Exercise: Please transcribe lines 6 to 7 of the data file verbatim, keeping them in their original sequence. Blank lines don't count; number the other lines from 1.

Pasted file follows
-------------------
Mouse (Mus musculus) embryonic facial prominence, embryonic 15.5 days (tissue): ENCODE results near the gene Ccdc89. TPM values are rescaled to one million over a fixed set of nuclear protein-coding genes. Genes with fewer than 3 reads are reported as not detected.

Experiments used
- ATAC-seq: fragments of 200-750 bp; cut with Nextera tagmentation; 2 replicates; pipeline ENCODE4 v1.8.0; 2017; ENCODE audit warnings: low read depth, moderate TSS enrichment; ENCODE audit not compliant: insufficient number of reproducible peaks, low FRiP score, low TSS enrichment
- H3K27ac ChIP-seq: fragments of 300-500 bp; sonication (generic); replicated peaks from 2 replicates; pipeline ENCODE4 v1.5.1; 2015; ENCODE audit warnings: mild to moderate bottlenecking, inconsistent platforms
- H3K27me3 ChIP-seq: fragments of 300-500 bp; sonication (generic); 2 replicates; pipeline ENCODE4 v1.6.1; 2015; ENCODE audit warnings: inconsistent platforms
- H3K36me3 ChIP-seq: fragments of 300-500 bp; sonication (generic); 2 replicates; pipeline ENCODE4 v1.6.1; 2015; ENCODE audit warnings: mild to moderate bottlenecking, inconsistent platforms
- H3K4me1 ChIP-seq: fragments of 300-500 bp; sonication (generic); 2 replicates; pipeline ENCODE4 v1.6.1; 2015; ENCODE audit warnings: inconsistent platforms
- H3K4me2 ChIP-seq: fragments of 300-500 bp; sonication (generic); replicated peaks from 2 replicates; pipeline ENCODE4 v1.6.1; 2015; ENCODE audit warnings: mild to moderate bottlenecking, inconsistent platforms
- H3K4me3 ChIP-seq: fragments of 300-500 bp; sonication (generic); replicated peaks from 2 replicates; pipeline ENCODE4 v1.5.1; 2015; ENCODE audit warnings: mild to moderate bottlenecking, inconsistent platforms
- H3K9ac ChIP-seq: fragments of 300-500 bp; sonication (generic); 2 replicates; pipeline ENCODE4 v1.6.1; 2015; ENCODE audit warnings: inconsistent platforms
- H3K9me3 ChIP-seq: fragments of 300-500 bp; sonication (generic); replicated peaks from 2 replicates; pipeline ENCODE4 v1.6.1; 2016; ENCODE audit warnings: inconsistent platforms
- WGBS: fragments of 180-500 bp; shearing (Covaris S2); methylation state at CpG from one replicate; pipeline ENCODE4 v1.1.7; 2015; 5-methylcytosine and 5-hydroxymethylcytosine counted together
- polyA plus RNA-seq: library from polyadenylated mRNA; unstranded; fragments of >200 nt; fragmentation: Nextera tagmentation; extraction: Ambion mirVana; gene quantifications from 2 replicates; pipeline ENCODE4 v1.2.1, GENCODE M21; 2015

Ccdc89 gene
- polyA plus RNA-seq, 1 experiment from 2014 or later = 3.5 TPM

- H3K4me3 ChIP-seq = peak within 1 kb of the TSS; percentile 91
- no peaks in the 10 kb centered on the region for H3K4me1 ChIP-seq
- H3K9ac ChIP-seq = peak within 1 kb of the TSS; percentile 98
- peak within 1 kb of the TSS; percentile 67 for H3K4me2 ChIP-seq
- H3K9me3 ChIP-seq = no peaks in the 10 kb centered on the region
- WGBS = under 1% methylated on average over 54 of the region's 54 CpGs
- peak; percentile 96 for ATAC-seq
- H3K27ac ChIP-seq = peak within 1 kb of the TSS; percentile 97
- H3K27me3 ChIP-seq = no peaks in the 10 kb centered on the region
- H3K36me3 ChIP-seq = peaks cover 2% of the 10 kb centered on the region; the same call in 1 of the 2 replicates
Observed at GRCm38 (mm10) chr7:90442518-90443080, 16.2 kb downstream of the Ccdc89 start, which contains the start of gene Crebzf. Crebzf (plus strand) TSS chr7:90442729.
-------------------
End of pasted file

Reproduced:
- H3K36me3 ChIP-seq: fragments of 300-500 bp; sonication (generic); 2 replicates; pipeline ENCODE4 v1.6.1; 2015; ENCODE audit warnings: mild to moderate bottlenecking, inconsistent platforms
- H3K4me1 ChIP-seq: fragments of 300-500 bp; sonication (generic); 2 replicates; pipeline ENCODE4 v1.6.1; 2015; ENCODE audit warnings: inconsistent platforms